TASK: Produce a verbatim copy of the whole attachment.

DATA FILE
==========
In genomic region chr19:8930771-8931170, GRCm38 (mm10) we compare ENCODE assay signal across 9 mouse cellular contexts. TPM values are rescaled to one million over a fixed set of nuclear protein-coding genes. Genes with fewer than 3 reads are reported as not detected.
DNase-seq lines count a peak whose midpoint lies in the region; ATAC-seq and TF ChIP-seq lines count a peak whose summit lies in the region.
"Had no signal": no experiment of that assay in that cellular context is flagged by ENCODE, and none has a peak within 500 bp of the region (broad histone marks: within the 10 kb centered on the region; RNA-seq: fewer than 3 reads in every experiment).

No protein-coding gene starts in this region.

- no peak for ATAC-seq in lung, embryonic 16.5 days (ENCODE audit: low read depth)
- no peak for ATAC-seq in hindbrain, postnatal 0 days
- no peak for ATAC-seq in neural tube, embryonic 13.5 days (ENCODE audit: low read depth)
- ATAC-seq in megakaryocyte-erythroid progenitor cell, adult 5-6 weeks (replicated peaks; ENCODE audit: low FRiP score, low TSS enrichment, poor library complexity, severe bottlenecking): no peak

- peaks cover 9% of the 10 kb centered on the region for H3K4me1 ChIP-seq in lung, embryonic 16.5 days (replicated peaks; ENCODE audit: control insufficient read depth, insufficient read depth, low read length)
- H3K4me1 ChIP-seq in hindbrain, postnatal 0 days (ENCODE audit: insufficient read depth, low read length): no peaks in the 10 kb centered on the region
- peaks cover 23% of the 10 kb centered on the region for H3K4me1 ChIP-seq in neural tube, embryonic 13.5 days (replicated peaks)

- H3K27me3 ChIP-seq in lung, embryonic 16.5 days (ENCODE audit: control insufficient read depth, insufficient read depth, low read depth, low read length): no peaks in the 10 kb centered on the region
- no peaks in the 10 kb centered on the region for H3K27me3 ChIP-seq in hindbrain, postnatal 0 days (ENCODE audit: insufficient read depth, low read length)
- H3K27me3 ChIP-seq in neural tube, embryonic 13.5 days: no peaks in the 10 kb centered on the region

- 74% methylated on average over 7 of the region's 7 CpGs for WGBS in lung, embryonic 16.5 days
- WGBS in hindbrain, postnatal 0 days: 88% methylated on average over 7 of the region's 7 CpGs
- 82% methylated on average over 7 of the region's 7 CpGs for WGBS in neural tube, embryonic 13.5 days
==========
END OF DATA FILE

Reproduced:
In genomic region chr19:8930771-8931170, GRCm38 (mm10) we compare ENCODE assay signal across 9 mouse cellular contexts. TPM values are rescaled to one million over a fixed set of nuclear protein-coding genes. Genes with fewer than 3 reads are reported as not detected.
DNase-seq lines count a peak whose midpoint lies in the region; ATAC-seq and TF ChIP-seq lines count a peak whose summit lies in the region.
"Had no signal": no experiment of that assay in that cellular context is flagged by ENCODE, and none has a peak within 500 bp of the region (broad histone marks: within the 10 kb centered on the region; RNA-seq: fewer than 3 reads in every experiment).

No protein-coding gene starts in this region.

- no peak for ATAC-seq in lung, embryonic 16.5 days (ENCODE audit: low read depth)
- no peak for ATAC-seq in hindbrain, postnatal 0 days
- no peak for ATAC-seq in neural tube, embryonic 13.5 days (ENCODE audit: low read depth)
- ATAC-seq in megakaryocyte-erythroid progenitor cell, adult 5-6 weeks (replicated peaks; ENCODE audit: low FRiP score, low TSS enrichment, poor library complexity, severe bottlenecking): no peak

- peaks cover 9% of the 10 kb centered on the region for H3K4me1 ChIP-seq in lung, embryonic 16.5 days (replicated peaks; ENCODE audit: control insufficient read depth, insufficient read depth, low read length)
- H3K4me1 ChIP-seq in hindbrain, postnatal 0 days (ENCODE audit: insufficient read depth, low read length): no peaks in the 10 kb centered on the region
- peaks cover 23% of the 10 kb centered on the region for H3K4me1 ChIP-seq in neural tube, embryonic 13.5 days (replicated peaks)

- H3K27me3 ChIP-seq in lung, embryonic 16.5 days (ENCODE audit: control insufficient read depth, insufficient read depth, low read depth, low read length): no peaks in the 10 kb centered on the region
- no peaks in the 10 kb centered on the region for H3K27me3 ChIP-seq in hindbrain, postnatal 0 days (ENCODE audit: insufficient read depth, low read length)
- H3K27me3 ChIP-seq in neural tube, embryonic 13.5 days: no peaks in the 10 kb centered on the region

- 74% methylated on average over 7 of the region's 7 CpGs for WGBS in lung, embryonic 16.5 days
- WGBS in hindbrain, postnatal 0 days: 88% methylated on average over 7 of the region's 7 CpGs
- 82% methylated on average over 7 of the region's 7 CpGs for WGBS in neural tube, embryonic 13.5 days